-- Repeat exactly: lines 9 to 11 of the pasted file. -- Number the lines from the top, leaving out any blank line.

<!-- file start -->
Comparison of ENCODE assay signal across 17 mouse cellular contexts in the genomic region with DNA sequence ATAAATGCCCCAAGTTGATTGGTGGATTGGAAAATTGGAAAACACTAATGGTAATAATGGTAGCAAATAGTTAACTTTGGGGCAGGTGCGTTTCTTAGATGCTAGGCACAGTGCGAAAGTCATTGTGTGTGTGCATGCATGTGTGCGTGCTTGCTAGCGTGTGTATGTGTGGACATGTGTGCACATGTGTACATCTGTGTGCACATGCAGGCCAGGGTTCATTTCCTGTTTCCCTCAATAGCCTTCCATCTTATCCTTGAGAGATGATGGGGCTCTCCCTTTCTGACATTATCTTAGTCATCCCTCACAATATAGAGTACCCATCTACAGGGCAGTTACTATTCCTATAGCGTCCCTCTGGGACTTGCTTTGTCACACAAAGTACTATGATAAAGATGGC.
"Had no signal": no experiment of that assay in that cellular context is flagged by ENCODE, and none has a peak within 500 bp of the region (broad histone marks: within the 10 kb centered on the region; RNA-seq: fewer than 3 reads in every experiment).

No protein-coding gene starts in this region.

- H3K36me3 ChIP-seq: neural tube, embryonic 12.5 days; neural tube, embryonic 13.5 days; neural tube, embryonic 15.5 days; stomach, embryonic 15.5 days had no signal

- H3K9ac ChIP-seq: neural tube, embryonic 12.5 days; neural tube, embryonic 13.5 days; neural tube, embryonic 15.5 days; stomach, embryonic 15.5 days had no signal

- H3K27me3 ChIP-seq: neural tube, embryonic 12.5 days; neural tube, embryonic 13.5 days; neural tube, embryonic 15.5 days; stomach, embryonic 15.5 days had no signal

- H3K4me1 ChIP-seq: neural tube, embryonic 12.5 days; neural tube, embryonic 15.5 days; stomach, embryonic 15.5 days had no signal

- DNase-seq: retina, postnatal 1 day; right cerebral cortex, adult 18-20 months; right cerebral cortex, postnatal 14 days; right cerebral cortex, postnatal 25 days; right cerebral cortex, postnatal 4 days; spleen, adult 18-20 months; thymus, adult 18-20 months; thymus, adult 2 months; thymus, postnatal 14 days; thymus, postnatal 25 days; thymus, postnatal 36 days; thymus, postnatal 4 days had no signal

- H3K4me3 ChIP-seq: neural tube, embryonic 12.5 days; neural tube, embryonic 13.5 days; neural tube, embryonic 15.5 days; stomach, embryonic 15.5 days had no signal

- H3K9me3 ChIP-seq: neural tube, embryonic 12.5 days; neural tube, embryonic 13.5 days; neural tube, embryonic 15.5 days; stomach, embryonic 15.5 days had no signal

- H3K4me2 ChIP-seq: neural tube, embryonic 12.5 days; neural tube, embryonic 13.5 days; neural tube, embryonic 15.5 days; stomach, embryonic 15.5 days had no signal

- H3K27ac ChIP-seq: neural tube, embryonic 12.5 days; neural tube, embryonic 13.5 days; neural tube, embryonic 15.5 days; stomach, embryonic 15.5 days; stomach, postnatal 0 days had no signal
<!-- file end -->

- H3K4me3 ChIP-seq: neural tube, embryonic 12.5 days; neural tube, embryonic 13.5 days; neural tube, embryonic 15.5 days; stomach, embryonic 15.5 days had no signal

- H3K9me3 ChIP-seq: neural tube, embryonic 12.5 days; neural tube, embryonic 13.5 days; neural tube, embryonic 15.5 days; stomach, embryonic 15.5 days had no signal

- H3K4me2 ChIP-seq: neural tube, embryonic 12.5 days; neural tube, embryonic 13.5 days; neural tube, embryonic 15.5 days; stomach, embryonic 15.5 days had no signal